On Oct. 7, the University of Saskatchewan Students’ Union’s Rally Against Sexual Violence hosted dozens of students and university staff at Nobel Plaza.
The rally was held after a 22-year-old man was charged with a sexual assault that occurred on the evening of Sept. 29 at the U of S. Invited speakers, many of whom were survivors of sexual violence themselves, shared a variety of perspectives on the prevalence of sexual assault and its handling on campus.
“We gather in solidarity with survivors and in recognition of our individualized lived experiences,” USSU president Tasnim Jaisee said at the rally.
Jaisee spoke about how the underreporting of sexual violence on campus is clear. She says that in 2019, 11 reports were received at the U of S, while Statistics Canada reported that 71 per cent of students at postsecondary schools witnessed or experienced sexual harassment or assault in 2019.
“Long-term framework changes have to be made in order to create a pathway of sustainable funding to go towards student resources,” Jaisee told the Sheaf.
Jay Wilson, interim vice-provost teaching, learning, and student experience at the U of S, told the Sheaf that the university’s sexual assault prevention policies are continually being improved with the input of student leadership.
“I’m just impressed with our students because they aren’t sitting back there. They’re holding us to account, but they’re also really involved in the process [of improving campus safety] and that’s what we want. That’s what any university wants,” Wilson said.
Harleen Arora, a student in the Edwards School of Business, was a speaker at the event and shared her perspective as an international student.
International students are a minority group, and may be distanced from their networks of support, or face an imbalance of power between themselves and their landlords and employers due to financial stressors. Arora says these factors may increase their vulnerability to experiencing abuse or seeking help as survivors.
“My family was thousands of miles away [when I came to Canada], and I’m grateful to still have my friends and people who I call family,” Arora said. “But I also recognize that it is daunting to navigate systems which you’ve never navigated before, that it is daunting to access help in the ways that you need it, especially when you’re so unfamiliar with it.”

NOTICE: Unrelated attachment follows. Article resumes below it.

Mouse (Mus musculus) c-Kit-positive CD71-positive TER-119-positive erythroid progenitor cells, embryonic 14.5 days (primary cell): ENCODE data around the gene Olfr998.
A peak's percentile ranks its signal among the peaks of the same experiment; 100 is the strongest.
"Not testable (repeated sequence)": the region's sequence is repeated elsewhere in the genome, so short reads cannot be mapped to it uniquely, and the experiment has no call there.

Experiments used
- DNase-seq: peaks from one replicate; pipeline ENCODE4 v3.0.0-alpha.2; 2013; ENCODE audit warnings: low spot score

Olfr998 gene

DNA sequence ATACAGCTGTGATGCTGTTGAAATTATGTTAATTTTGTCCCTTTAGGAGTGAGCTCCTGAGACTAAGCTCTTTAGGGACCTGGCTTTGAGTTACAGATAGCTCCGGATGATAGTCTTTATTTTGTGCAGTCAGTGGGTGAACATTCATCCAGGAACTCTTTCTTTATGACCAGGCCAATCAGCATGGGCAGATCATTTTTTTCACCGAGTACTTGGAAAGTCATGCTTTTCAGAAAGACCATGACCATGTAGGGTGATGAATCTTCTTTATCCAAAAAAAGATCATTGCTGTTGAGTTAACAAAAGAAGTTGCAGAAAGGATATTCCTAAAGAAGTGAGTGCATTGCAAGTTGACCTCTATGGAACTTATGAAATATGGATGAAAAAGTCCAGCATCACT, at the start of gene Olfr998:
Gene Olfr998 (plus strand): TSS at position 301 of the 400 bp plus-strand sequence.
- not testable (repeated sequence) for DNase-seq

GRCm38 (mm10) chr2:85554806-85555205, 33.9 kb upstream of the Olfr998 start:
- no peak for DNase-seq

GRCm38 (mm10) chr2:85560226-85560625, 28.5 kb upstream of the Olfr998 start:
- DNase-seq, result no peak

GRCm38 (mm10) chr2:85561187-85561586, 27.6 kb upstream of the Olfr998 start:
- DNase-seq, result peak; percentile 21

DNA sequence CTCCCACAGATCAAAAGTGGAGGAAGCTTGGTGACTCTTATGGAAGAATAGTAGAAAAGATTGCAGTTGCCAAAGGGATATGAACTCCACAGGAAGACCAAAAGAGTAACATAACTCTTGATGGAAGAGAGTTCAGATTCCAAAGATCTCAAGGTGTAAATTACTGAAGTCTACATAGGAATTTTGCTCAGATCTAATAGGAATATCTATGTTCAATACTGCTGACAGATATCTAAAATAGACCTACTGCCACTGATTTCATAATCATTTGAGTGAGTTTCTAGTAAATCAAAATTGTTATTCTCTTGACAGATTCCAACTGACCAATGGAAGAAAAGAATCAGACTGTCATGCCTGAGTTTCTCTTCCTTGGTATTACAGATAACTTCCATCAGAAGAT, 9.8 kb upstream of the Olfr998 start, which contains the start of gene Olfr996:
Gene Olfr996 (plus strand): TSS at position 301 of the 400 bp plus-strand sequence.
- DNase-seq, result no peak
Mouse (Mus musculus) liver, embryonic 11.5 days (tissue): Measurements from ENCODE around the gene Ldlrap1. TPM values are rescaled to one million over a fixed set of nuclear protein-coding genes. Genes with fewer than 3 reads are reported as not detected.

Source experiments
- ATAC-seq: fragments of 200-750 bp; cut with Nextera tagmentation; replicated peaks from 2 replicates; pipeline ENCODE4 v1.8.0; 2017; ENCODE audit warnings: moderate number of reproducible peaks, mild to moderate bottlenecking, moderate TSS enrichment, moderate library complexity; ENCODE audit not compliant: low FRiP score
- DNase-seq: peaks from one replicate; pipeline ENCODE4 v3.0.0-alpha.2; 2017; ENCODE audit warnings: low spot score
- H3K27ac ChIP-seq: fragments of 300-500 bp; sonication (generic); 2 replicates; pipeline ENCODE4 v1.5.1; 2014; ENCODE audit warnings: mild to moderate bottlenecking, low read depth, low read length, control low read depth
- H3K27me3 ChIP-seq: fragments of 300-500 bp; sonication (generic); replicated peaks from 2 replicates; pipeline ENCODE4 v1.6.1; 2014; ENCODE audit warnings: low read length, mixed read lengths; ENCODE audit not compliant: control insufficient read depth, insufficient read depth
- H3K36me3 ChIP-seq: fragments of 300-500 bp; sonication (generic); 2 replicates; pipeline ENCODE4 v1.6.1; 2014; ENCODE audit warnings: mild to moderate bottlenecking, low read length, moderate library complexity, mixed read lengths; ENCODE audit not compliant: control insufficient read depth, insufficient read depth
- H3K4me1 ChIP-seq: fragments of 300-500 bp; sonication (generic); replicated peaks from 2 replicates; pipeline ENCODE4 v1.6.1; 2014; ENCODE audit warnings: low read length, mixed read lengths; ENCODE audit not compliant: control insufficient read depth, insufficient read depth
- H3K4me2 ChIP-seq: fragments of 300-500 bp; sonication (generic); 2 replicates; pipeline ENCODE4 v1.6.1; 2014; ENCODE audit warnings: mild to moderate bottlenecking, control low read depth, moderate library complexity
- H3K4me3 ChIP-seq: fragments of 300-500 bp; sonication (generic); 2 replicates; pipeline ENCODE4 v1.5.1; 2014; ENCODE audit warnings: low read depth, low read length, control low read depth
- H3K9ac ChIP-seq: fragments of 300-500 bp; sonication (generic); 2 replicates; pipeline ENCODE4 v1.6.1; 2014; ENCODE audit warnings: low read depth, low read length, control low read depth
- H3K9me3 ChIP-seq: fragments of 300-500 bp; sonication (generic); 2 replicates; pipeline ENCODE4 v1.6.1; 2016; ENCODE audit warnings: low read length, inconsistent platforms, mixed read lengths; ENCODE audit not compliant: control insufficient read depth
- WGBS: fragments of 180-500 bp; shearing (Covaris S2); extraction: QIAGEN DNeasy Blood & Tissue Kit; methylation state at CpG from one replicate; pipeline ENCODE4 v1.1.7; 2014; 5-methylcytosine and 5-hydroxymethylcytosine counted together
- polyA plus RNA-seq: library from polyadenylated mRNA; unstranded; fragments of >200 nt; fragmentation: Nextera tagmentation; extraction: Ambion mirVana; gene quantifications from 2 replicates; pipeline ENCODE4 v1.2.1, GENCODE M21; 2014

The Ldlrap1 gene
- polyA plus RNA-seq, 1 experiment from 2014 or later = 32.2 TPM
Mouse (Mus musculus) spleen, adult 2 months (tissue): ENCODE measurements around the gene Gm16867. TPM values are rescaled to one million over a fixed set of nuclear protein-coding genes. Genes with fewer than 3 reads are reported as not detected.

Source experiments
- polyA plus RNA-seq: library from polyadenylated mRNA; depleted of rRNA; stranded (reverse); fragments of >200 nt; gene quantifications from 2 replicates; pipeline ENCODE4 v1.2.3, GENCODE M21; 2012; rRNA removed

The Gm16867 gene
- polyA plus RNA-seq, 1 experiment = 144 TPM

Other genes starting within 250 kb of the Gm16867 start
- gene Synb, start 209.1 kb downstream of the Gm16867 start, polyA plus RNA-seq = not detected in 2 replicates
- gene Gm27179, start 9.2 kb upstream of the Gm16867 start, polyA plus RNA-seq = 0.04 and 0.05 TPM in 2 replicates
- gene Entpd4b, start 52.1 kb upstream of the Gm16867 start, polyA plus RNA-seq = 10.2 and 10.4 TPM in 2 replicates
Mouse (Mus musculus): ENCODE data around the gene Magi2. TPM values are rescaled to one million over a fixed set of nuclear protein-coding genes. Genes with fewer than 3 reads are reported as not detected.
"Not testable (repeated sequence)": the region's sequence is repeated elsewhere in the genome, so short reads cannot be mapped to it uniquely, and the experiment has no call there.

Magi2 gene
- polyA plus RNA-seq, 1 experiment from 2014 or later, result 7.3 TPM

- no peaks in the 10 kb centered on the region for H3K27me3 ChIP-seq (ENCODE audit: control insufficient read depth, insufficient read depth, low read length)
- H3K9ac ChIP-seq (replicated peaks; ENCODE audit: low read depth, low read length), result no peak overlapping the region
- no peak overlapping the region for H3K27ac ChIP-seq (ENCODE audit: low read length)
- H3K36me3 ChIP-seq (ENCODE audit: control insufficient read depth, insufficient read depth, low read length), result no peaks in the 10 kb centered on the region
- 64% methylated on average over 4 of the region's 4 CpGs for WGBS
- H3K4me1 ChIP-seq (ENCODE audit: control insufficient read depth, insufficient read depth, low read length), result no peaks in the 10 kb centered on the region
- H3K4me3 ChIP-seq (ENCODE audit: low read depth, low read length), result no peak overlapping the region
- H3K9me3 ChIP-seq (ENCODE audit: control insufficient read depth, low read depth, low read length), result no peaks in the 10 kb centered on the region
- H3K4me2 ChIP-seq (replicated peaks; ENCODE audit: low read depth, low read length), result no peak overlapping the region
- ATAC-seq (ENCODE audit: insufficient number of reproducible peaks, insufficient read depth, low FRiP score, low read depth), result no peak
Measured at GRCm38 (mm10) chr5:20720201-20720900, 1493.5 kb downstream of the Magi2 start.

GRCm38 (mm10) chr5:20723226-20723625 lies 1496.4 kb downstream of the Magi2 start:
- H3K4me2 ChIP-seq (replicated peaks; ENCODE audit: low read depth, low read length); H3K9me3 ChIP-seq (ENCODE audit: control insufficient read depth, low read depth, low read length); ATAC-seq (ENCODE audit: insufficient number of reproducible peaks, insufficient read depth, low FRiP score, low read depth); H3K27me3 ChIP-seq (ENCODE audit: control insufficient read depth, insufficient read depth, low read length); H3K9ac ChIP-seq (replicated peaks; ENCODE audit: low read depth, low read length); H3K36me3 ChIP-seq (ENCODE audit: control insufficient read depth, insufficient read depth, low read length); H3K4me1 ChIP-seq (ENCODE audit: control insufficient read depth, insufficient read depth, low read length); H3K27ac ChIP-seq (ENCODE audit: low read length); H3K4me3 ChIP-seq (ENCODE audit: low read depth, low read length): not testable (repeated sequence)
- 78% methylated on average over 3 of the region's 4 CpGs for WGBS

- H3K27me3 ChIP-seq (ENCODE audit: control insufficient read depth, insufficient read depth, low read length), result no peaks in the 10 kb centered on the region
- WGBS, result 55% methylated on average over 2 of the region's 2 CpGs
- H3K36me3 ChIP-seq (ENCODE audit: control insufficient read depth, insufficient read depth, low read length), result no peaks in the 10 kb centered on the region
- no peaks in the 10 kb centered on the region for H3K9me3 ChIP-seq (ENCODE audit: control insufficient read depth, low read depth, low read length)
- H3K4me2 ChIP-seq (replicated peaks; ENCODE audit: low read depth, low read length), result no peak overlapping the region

In 2018, Statistics Canada reported that 63 per cent of Indigenous women have been physically or sexually assaulted in their lifetime, compared to 45 per cent of non-Indigenous women. Aubrey-Anne Laliberte-Pewapisconias, a Cree student in the Edwards School of Business, spoke at the rally about how this knowledge is constantly on her and her family’s minds, making it all the more important that campus represent a safe space.
“My parents didn’t have to remind me of those statistics lots of the time. They didn’t have to be worried because they put their trust in this institution to keep me safe — safe to learn, safe to study, safe to exist. And since this news [of the Sept. 29 sexual assault], we’ve lost that comfort,” Laliberte-Pewapisconias said.
Rene Clarke, the USSU Pride Centre coordinator, also spoke at the rally and reminded attendees of the support that the centres provide.
Clarke also called for improvements to the current reporting system on campus, highlighting the one-year limit to make a complaint except in “exceptional circumstances” in the current U of S Sexual Assault Prevention Policy.
“It is a fact that the majority of survivors need time to process, time to realize, and time to heal ourselves to where we are strong enough to get our justice,” Clarke said.